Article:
Calling out boys on the block
The newly appointed Principal of the University of the West Indies Open Campus Professor Eudine Barriteau is concerned that not enough young men in the Caribbean are tapping into the opportunities provided for them to complete their tertiary education.
And as the campus prepares to expand its programming, she is hoping to “get them off the blocks and in front their laptops” engaged in higher learning.
The former head of the UWI’s Centre for Gender and Development Studies for 15 years and deputy principal of the Cave Hill campus, was appointed on August 1 to her new position.
During a media briefing today at her office, she said the Campus would be utilizing a CAN$21 million grant provided by the Government of Canada last year in its drive towards “expansion, penetration and financial sustainability”.
“The young men are a special target because in terms of the senior administration of the university,” she told reporters.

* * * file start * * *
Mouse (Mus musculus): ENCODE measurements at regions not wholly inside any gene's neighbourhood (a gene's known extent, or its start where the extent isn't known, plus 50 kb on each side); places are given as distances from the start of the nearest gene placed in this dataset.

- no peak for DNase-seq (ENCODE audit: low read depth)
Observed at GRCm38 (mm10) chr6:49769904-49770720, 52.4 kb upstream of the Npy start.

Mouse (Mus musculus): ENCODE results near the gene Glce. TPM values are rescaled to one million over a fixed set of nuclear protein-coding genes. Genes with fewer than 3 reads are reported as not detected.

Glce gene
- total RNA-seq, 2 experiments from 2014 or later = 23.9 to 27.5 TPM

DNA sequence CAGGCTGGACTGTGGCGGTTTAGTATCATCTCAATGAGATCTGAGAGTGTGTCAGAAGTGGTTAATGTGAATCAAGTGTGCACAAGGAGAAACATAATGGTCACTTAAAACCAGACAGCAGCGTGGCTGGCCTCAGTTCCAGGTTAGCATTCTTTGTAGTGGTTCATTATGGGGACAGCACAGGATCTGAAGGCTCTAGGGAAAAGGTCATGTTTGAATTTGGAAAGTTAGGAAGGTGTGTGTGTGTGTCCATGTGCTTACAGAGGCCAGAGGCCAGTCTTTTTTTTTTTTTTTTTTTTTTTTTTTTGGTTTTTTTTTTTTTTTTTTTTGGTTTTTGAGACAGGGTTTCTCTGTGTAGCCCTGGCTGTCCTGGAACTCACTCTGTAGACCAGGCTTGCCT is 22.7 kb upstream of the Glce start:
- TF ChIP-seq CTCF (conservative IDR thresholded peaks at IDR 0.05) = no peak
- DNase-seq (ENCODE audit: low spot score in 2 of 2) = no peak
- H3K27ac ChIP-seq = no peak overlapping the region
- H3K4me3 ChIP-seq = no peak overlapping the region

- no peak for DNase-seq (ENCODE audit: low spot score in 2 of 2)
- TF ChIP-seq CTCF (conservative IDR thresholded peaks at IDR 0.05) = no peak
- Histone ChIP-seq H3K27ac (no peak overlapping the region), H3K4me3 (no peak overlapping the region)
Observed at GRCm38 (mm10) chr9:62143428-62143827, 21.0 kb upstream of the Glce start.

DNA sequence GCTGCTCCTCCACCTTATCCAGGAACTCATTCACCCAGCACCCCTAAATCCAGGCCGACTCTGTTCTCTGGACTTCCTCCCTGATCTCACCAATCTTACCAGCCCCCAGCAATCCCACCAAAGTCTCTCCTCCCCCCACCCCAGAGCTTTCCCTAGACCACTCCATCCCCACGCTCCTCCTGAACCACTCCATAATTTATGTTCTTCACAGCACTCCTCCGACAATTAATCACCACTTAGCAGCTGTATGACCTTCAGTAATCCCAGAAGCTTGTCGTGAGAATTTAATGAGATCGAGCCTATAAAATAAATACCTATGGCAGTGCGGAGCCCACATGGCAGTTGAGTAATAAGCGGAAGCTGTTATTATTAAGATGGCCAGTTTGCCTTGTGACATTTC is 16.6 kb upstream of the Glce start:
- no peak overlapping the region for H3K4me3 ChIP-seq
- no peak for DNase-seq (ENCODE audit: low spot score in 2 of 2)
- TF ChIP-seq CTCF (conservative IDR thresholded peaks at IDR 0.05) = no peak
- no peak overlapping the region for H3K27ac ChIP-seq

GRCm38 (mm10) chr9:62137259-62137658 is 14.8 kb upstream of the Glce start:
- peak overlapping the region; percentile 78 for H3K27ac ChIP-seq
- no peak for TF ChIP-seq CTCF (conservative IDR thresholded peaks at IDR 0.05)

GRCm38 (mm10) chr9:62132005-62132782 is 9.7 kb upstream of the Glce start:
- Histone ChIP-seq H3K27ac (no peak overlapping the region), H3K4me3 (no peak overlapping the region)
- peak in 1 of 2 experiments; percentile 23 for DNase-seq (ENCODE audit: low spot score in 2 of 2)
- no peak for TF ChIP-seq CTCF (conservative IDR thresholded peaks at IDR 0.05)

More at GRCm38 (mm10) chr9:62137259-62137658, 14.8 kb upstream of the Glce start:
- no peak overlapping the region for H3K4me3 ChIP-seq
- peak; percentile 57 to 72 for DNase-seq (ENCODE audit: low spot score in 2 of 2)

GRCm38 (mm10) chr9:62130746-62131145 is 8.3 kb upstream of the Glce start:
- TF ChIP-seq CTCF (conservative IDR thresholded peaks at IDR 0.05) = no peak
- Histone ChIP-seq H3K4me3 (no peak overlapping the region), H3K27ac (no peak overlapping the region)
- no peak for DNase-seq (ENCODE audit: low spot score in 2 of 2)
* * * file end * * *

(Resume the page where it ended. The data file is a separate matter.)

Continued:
“We are concerned that a lot of young men don’t tap into tertiary education, and to the extent that we can design programmes to attract them we would want to do that. We want them to realize their fullest potential.
“In a sense they represent an untapped market. If I could get them off the blocks and in front their laptops, I would be very thrilled that they’re doing something,” she said, while noting that “they are attracted to different types of programming and as educators we have a responsibility to cater to them”.
Also taking part in the press conference, the campus’ Director of Academic Programming and Development Dr Joel Warrican said recognizing the “changing landscape” in education, “we have some programmes that we are thinking about.
“These ones we think are the most exciting, that we imagine will get the males coming into the campus.
“We are thinking about multi-media design and development with majors in graphics and multi-media management design and development; web game design, apps development, cyber security,” he explained.
The campus currently serves 17 Caribbean countries with actual campuses in seven territories, including one at the Pine in Barbados. For this academic year, there are 4,700 persons engaged in online programmes and over 20,000 in face-to-face classroom sessions.